A HIPAA “authorization” is required by the HIPAA Privacy Rule for uses and disclosures of protected health information not otherwise allowed by the Rule. Where the Privacy Rule requires patient authorization, voluntary consent is not sufficient to permit a use or disclosure of protected health information unless it also satisfies the requirements of a valid authorization. An authorization is a detailed document that gives covered entities permission to use protected health information for specified purposes, which are generally other than treatment, payment, or health care operations, or to disclose protected health information to a third party specified by the individual.
An authorization must specify a number of elements, including a description of the protected health information to be used and disclosed, the person authorized to make the use or disclosure, the person to whom the covered entity may make the disclosure, an expiration date, and, in some cases, the purpose for which the information may be used or disclosed. With limited exceptions, covered entities may not condition treatment or coverage on the individual providing an authorization.
Why should I have HIPAA Authorization?
Medical Insurance companies and health care providers alike face stiff civil penalaties for violating the HIPAA rules. A Medical Power of Attorney should be enough to authorize the disclosure of your private medical information to your agent, but sometimes that is not enough for the insurance company or health care provider. The HIPAA Authorization form eliminates that possibility. Let's say your agent or spouse needs to talk with your doctor about a bill or wants to inquire about costs that an insurer will cover. Without a HIPAA Authorization, they will not be able to release those information.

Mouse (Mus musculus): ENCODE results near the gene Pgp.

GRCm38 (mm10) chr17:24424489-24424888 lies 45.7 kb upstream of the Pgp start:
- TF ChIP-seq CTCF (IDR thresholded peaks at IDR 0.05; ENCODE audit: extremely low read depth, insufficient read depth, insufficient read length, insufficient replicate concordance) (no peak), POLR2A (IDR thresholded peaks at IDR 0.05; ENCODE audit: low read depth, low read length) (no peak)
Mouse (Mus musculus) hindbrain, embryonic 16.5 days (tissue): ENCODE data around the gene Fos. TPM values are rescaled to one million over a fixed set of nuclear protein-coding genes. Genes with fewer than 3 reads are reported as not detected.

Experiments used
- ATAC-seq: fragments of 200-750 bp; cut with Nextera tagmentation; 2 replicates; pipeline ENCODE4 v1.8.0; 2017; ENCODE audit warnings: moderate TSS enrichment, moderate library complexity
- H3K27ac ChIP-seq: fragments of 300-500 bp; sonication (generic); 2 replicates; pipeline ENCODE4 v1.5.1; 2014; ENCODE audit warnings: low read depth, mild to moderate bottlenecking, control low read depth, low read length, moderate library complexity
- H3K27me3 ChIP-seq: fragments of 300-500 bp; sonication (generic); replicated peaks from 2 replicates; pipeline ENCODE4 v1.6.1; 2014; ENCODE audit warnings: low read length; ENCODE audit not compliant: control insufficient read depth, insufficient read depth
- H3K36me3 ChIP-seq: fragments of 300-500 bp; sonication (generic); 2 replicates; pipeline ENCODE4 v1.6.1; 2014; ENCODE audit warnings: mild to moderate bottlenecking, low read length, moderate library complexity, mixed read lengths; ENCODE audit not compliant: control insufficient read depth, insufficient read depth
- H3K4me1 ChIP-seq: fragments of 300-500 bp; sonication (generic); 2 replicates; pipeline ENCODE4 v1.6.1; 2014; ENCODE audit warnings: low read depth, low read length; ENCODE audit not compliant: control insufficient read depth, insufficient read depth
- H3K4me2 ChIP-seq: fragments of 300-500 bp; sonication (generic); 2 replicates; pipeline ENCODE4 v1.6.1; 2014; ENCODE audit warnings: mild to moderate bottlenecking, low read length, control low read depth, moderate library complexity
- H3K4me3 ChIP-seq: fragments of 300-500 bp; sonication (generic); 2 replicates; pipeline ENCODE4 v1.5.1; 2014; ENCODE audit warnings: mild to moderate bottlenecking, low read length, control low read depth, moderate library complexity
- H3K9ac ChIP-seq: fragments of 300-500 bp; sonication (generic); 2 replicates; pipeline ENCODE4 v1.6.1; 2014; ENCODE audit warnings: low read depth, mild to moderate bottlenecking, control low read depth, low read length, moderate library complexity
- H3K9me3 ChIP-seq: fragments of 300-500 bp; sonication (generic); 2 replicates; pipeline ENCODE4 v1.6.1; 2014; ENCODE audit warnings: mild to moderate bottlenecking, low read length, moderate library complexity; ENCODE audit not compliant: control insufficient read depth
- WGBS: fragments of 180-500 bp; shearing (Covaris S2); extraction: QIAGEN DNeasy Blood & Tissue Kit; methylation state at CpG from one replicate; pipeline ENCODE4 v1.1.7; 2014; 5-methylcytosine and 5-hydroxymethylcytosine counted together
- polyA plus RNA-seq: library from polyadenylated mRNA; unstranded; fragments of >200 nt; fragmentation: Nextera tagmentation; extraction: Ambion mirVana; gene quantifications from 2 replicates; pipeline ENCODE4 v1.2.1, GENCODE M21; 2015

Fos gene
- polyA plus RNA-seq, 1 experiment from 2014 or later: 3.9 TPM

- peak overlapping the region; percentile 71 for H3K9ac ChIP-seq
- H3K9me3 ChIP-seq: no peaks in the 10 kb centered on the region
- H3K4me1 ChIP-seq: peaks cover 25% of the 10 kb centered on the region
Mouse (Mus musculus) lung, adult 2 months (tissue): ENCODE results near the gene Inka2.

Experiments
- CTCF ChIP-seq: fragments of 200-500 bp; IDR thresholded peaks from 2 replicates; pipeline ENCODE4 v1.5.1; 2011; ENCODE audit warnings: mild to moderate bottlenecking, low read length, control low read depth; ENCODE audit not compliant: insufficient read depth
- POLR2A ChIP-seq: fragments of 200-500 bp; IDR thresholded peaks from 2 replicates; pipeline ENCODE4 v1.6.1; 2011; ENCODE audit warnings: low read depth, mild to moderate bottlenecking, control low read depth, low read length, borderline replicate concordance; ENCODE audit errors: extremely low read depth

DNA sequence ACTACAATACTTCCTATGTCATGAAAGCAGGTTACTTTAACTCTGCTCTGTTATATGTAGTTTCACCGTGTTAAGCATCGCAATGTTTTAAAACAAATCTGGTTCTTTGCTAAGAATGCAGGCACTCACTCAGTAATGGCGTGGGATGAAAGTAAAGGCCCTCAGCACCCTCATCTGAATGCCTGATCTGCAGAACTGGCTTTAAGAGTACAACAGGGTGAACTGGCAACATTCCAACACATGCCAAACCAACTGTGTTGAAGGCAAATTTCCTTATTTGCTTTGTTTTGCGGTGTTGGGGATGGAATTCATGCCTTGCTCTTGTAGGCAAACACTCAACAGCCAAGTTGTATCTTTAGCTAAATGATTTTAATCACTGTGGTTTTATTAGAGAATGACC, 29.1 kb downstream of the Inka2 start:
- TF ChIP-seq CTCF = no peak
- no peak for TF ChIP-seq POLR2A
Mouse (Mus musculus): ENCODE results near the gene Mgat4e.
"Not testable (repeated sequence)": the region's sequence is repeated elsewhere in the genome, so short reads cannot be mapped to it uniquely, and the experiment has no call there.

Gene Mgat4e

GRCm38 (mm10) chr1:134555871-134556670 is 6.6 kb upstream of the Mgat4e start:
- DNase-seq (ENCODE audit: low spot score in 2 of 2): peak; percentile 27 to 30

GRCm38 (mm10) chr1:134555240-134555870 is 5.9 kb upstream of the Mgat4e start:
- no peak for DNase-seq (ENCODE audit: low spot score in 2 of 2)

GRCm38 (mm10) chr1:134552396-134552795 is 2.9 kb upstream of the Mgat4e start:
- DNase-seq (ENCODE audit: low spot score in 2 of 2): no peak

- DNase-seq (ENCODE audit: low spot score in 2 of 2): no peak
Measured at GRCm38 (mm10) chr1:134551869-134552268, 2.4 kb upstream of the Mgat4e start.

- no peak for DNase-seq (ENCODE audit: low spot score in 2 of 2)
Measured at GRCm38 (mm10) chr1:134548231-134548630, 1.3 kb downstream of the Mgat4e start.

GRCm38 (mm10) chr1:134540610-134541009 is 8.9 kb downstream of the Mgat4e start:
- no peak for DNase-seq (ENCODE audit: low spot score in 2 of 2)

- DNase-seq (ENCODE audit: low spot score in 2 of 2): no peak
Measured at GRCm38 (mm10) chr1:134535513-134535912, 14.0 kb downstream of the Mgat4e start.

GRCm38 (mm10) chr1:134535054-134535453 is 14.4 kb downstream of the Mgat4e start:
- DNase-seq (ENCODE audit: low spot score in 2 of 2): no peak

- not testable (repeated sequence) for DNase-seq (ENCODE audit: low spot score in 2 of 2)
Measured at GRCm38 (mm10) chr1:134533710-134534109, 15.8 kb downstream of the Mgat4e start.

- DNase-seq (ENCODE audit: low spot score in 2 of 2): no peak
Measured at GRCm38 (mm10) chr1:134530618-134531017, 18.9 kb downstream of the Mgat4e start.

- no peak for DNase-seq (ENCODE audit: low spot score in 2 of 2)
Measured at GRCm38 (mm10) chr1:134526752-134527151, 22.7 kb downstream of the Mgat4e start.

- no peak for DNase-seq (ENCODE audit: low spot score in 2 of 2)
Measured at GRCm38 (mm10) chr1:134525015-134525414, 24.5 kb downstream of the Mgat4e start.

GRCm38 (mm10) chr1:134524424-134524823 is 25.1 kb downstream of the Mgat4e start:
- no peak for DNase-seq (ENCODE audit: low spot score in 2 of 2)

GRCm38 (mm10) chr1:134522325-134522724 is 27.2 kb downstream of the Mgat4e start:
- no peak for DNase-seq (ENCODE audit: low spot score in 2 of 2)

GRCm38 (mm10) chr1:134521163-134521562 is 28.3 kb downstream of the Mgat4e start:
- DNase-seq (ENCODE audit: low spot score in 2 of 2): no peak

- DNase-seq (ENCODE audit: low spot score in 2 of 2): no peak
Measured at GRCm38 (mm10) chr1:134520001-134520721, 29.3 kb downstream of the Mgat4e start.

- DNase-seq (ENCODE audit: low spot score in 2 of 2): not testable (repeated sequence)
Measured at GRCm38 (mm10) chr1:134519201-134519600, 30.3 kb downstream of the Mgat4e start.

Directive to Physician
The Directive becomes effective - meaning that life-sustaining treatment can be withdrawn - only when you become a "qualified patient." A qualified patient means a patient with a terminal or irreversible condition that has been diagnosed and certified in writing by the attending physician. You may designate another person to make treatment decisions for you if you become incompetent, or are otherwise mentally or physically incapable of communication. However, you do not have to do so in order for the Directive to be a legal document. If you do, that designated person may also execute an out-of-hospital do-not-resuscitate order.
Appointment of Guardian:
Competent surviving parents of a minor or a disabled child may designate a guardian to care for their child(ren) in the event both parents die or are disabled. Without an Appointment of Guardian or mention of a preferred guardian in another estate planning document, the court will appointment a guardian for your child(ren). t is important to seek legal counsel and to appoint a guardian for your child(ren) so that YOU have the final say in who cares for your child(ren) in case you are unable to do so.